Been there, done that. But what sets “House of Night” apart from the others, and that which piqued my curiosity, is the way authors P.C. and Kristin Cast (joined by Kent Dalian for the graphic novel) manage to weave in elements of mysticism, mythology and lessons on spiritual growth throughout the plot. It will be interesting to see how these elements develop in further issues.
The allure of the supernatural, the idea of a realm “beyond the veil,” fascinates most of us. Of course, like the world of comic book heroes, we find that hidden world (a world beautifully illustrated by artists Joëlle Jones, Karl Kerschl and Jenny Frison) and the promise of power difficult to resist. Sadly, what I notice in popular teen fiction, is how it often discards the concept of consequences and finding balance when it comes to power. In my humble opinion, there should be more lessons on growth and spirituality and “be careful what you wish for.” I’d be curious to see if “House of Night” continues down this path.
I get what “House of Night” is going for, but never having read the books, I found the first issue, although interesting and definitely able to hook a teen audience, a bit disjointed. However, if you’re a fan of L.J. Smith’s “Vampire Diaries” or the “Secret Circle” series, as well as “Twilight,” there may be something for you here.
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At this moment in time, over one hundred years after its first publication, “Dracula” is so ingrained in the cultural conscious that it seems hard to imagine a time when the tale of the blood quaffing Count did not exist. In its seven year gestation the story began life as a stage play with the choice role intended for the actor Henry Irving whom author Abraham (Bram) Stoker revered and managed. Bram was crestfallen when Irving passed on mounting the play but completed his vision as a novel which has never been out of print since. The eventual adaption of the book via stage and film versions has since made Count Dracula a familiar character to nearly everyone on the planet.
“Dracula, The Vampire and the Voivode”, a documentary DVD from Virgil Films and Walking Shadows, is an enjoyable look at both the mythological entity of Stoker’s imagination and the actual historical figure, Vlad Tepes, who has become intwined with it. Part biography and part travelogue it serves as an excellent visual companion to Dracula overviews like David J Skal’s “Hollywood Gothic” and Florescu & McNally’s “In Search of Dracula”, though it stands to refute some of the assumptions of the latter. The film was written and directed by Michael Bayley Hughes.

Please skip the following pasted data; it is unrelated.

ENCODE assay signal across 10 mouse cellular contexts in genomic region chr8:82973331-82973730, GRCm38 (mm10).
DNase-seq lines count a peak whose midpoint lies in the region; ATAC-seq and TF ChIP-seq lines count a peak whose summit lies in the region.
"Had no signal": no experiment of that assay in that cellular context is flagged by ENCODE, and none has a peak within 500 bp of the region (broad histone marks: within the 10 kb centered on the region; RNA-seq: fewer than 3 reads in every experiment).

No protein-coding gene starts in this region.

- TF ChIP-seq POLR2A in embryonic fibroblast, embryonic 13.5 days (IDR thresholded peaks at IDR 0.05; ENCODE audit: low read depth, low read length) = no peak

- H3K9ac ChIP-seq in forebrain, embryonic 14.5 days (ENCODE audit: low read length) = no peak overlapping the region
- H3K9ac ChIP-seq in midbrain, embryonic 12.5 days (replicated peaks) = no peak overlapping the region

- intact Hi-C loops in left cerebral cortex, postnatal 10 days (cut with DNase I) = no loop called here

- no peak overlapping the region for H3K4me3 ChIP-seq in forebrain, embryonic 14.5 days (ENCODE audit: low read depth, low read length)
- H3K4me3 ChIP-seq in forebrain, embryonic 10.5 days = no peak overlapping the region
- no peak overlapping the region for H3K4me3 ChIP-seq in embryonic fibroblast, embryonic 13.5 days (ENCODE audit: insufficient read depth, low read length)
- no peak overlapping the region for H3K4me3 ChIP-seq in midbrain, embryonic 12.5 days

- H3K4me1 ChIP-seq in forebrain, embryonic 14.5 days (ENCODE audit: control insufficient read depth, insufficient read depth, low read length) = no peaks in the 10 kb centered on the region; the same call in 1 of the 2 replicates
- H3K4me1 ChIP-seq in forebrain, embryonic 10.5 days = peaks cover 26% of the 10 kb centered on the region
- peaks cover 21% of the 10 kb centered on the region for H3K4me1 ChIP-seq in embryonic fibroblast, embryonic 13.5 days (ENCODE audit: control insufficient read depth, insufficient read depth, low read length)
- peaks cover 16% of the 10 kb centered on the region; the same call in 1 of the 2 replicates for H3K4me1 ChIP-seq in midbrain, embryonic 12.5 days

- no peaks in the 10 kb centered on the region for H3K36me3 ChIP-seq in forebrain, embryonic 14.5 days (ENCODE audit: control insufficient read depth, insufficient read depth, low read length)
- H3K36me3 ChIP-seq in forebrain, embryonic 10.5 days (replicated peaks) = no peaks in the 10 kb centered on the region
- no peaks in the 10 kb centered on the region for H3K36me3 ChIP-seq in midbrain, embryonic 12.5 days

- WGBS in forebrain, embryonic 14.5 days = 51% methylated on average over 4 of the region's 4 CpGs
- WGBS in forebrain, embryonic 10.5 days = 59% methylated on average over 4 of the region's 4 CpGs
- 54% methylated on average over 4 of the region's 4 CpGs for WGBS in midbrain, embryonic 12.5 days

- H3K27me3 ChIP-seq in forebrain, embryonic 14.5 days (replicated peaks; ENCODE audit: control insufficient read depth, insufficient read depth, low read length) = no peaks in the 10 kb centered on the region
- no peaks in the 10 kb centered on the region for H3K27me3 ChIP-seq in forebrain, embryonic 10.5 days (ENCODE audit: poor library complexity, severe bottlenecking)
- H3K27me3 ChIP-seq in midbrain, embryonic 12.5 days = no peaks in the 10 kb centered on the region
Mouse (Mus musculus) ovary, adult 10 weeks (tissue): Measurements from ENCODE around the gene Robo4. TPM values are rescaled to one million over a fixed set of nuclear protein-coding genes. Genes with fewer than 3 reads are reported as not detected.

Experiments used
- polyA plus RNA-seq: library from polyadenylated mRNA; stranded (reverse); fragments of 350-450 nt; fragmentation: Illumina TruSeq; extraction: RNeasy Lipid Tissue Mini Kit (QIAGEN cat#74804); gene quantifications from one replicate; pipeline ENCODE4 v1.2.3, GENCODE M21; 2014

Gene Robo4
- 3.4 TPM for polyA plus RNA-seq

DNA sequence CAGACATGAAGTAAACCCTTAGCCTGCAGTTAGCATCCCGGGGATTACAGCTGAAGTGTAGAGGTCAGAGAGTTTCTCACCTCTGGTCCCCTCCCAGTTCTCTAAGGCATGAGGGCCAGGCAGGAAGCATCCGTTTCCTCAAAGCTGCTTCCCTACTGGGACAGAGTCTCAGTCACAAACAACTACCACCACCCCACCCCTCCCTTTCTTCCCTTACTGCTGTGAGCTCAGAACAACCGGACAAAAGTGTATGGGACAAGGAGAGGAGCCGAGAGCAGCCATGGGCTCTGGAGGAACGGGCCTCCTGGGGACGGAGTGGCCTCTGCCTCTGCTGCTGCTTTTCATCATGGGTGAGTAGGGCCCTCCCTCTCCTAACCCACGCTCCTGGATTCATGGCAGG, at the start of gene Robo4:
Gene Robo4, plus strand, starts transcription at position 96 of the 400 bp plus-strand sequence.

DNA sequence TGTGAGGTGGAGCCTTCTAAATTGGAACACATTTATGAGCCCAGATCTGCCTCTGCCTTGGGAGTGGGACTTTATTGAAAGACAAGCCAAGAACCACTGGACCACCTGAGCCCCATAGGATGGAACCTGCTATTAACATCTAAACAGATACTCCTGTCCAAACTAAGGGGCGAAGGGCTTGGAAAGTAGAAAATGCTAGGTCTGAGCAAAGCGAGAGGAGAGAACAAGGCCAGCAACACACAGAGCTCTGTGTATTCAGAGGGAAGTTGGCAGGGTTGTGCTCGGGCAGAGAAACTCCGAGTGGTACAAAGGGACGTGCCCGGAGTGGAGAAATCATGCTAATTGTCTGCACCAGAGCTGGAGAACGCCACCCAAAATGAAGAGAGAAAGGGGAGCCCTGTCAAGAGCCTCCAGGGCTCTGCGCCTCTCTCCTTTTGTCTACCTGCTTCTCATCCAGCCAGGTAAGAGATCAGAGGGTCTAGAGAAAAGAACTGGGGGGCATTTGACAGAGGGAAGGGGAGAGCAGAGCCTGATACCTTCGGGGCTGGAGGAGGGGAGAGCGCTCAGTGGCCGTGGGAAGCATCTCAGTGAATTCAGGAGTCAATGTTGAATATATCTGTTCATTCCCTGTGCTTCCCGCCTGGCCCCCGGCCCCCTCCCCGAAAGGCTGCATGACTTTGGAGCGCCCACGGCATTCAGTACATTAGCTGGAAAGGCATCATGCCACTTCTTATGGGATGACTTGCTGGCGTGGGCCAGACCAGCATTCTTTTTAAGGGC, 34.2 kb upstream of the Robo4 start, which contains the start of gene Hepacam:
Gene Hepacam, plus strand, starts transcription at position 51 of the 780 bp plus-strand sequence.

Viewers are taken on a scenic jaunt through the areas of the world intrinsically tied to the lives of author Stoker and Voivode (Prince) Vlad, as well as key sights described in the book including the 199 church steps in Whitby, England and the town of Bistrita where Jonathan Harker spends the night before his trip to Castle Dracula. We also see The Stoker’s residence at 27 Cheyne Walk in London’s Chelsea section (neighborhood of contemporary author Oscar Wilde and one hundred years later Rolling Stone Keith Richards), and Bram’s family home in Dublin Ireland where he spent a sickly childhood.
Throughout the film members of worldwide Stoker and Dracula societies lend their scholarship and insights to the settings. I was fascinated to hear commentator Tina Rath suggest that Pre-Raphaelite Artist Dante Gabriel Rossetti’s scandalous exhumation of his wife Lizzie (nee Siddal), in order to retrieve a book of poems he buried with her, likely became tied to Lucy Westenra’s exhumation/staking, as well as a plot point in another of Stoker’s stories, “The Secret of the Growing Gold”. Transylvanian Society of Dracula President Nicolae Paduraru describes the finer points of the folkloric stregoi, a ghostly “negative emanation from the grave”, versus the physical figure of the vampire and their cultural lines of demarcation.
From the Land Beyond, Beyond…
The film also candidly deals with the dichotomy of historical veracity versus bottom line tourism necessitated in post communist Transylvania, the “land beyond the forest”. In actuality, Stoker never visited that part of the world but instead relied heavily on travel tomes by authors like Emily Gerard, the wife of a Romanian army officer who spent two years there, for his information. Combining a freewheeling imagination with his civil service skills for cataloging and description, Stoker’s interpolation of folklore, sense of place, and creative license has led to many fact versus fiction conundrums, which the documentary attempts to untangle. As we see commerce often trumps accuracy. The building of a tourist placebo, the Stoker inspired Castle Dracula hotel, at the Borgo Pass in Romania is just one example of the life imitating art circumstances that have followed in the story’s path.